Feature: Sir Arthur Evans – the Excavator of Knossos
British archaeologist Sir Arthur Evans was an avid amateur journalist and adventurer, as well as curator of the Ashmolean Museum in Oxford from 1884 to 1908. His special interest in ancient coins and the writing on stone seals from Crete brought him to the island for the first time in 1894. He had a hunch that the mainland Mycenaean civilisation derived originally from Crete. With the help of the newly formed Cretan Archaeological Society, he began negotiating the purchase of the land, originally excavated in 1878 by Cretan archaeologist Minos Kalokerinos, eventually securing it in 1900 after Greek laws changed in his favour. Digging began and the palace quickly revealed itself.
The first treasure to be unearthed in the flat-topped mound called Kefala was a fresco of a Minoan man, followed by the discovery of the Throne Room. The archaeological world was stunned that a civilisation of this maturity and sophistication had existed in Europe at the same time as the great pharaohs of Egypt.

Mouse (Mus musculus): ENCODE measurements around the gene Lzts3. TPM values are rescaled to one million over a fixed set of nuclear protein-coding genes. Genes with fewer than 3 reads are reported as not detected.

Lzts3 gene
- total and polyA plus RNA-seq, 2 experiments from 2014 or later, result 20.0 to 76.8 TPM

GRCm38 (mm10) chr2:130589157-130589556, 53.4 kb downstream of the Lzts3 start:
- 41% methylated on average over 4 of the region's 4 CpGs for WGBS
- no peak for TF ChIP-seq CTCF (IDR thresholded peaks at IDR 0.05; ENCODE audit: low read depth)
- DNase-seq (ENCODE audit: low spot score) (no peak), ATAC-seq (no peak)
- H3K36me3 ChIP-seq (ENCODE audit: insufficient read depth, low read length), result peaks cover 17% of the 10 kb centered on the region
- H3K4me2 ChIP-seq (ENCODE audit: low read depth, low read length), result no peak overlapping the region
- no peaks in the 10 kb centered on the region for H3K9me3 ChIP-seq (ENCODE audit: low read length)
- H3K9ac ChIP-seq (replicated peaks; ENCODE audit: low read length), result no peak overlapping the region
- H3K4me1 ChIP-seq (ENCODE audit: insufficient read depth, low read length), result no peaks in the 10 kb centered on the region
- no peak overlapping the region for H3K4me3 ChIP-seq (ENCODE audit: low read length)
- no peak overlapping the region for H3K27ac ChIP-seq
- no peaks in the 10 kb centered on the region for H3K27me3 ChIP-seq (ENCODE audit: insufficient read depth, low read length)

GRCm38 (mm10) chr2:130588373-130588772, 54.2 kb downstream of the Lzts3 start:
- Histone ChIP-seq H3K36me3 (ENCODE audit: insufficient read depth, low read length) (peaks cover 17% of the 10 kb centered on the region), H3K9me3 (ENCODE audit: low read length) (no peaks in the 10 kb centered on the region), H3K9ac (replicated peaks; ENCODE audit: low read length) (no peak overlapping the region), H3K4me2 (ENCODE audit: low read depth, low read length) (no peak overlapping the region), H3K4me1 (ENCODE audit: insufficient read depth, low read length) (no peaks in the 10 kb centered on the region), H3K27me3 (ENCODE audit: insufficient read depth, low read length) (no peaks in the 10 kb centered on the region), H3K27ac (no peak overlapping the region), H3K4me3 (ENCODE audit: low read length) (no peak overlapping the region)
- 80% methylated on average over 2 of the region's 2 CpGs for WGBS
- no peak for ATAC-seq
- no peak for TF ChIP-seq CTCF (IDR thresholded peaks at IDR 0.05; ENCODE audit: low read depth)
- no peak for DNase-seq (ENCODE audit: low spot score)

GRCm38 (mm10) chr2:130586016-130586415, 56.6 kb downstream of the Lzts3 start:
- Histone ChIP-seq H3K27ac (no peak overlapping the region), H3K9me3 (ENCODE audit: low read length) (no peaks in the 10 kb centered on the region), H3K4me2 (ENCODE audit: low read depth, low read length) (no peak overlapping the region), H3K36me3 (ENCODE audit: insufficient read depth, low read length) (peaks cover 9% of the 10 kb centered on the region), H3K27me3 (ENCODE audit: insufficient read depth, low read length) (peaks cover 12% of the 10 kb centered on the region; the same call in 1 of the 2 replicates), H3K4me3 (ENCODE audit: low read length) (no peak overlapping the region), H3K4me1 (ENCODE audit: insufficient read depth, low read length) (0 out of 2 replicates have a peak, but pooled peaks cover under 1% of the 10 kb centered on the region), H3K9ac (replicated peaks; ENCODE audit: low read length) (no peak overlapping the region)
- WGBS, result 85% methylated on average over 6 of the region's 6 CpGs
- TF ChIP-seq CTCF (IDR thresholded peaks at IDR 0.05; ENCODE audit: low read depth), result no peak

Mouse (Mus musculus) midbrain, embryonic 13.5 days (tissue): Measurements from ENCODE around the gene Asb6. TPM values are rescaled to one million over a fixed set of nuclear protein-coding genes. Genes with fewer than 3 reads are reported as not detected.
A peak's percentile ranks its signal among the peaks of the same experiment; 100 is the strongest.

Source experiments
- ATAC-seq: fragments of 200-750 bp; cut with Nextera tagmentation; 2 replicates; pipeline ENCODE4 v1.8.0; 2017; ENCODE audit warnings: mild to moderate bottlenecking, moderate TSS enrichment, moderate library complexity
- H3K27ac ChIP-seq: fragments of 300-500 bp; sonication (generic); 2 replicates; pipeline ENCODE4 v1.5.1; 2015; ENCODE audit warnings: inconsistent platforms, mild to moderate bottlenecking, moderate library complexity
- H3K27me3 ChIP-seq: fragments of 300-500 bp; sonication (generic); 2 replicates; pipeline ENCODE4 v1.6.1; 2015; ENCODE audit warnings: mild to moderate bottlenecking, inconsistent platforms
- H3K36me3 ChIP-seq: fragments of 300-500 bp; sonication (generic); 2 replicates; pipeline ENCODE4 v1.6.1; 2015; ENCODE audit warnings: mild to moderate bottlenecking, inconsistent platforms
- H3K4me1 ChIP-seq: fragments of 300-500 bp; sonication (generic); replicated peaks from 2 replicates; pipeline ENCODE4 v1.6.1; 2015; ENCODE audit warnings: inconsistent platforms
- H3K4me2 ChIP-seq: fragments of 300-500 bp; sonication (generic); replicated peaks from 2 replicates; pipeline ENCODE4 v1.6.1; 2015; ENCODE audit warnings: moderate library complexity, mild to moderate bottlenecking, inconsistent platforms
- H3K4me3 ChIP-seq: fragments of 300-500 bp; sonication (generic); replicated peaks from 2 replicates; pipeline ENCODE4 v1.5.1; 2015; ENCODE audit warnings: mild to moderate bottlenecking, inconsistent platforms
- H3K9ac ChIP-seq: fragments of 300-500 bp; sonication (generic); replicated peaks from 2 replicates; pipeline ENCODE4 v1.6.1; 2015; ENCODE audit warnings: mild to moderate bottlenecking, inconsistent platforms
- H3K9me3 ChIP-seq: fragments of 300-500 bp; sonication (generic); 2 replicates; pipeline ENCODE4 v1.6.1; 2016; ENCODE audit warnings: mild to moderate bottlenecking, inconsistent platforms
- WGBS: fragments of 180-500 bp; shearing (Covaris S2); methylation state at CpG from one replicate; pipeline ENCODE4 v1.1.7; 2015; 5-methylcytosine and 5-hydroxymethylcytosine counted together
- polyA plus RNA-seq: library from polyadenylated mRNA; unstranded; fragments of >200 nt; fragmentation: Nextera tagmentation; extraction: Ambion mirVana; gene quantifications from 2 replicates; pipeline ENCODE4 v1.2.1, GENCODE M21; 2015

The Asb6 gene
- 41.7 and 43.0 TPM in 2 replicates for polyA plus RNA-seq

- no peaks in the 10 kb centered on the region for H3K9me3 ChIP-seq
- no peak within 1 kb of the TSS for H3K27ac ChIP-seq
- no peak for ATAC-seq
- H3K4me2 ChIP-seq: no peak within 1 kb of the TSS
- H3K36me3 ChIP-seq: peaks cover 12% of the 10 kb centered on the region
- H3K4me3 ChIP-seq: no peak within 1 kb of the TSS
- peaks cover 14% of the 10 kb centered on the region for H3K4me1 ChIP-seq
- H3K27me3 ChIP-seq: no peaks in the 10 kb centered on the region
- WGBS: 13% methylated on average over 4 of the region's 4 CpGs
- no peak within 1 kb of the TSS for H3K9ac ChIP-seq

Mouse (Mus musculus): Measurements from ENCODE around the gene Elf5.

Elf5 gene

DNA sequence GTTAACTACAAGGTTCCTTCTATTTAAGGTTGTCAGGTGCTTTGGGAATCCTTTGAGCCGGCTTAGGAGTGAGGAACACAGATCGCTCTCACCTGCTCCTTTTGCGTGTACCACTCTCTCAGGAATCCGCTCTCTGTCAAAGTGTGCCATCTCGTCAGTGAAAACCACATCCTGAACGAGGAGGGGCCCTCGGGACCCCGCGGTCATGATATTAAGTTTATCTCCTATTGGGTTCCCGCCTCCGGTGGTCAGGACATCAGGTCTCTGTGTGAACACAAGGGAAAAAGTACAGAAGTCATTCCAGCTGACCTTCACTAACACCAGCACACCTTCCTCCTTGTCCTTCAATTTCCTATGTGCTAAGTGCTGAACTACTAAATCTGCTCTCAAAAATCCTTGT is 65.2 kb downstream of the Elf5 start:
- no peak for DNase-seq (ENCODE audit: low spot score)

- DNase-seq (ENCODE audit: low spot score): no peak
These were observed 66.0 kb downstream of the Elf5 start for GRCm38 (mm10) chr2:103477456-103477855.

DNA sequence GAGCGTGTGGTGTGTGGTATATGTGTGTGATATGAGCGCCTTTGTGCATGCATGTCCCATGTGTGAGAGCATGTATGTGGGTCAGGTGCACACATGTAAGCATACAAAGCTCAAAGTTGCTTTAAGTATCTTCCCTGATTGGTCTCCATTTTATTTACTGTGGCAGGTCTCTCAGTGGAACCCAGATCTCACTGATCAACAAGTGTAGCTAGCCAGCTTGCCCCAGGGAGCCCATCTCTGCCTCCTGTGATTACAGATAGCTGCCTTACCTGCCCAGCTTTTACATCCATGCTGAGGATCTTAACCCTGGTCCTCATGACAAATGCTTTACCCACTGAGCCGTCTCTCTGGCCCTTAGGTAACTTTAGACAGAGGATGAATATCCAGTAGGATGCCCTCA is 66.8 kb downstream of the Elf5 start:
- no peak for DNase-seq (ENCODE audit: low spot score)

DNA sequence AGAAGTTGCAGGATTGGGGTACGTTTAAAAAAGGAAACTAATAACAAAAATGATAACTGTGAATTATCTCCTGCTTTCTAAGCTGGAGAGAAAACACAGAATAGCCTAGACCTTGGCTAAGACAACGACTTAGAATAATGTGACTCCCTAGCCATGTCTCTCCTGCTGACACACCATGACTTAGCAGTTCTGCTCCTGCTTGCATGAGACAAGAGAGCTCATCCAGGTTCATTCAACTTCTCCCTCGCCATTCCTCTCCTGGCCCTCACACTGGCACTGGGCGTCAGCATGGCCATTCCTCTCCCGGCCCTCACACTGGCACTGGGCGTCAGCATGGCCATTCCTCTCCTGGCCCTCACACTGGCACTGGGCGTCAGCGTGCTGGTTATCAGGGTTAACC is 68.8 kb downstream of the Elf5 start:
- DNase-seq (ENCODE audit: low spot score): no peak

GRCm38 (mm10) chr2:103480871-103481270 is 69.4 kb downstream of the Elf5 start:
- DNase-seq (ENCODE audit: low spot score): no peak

Over the course of 35 years of excavations, Evans unearthed remains of a neolithic civilisation beneath the remains of the Bronze Age Minoan palace. He also discovered some 3000 clay tablets containing Linear A and Linear B script and wrote his own definitive description of his work at Knossos in a four-volume opus called The Palace of Minos. Evans received many honours for his work and was knighted in 1911.
Evans’ reconstruction methods continue to be controversial – with many archaeologists believing that he sacrificed accuracy to his overly vivid imagination.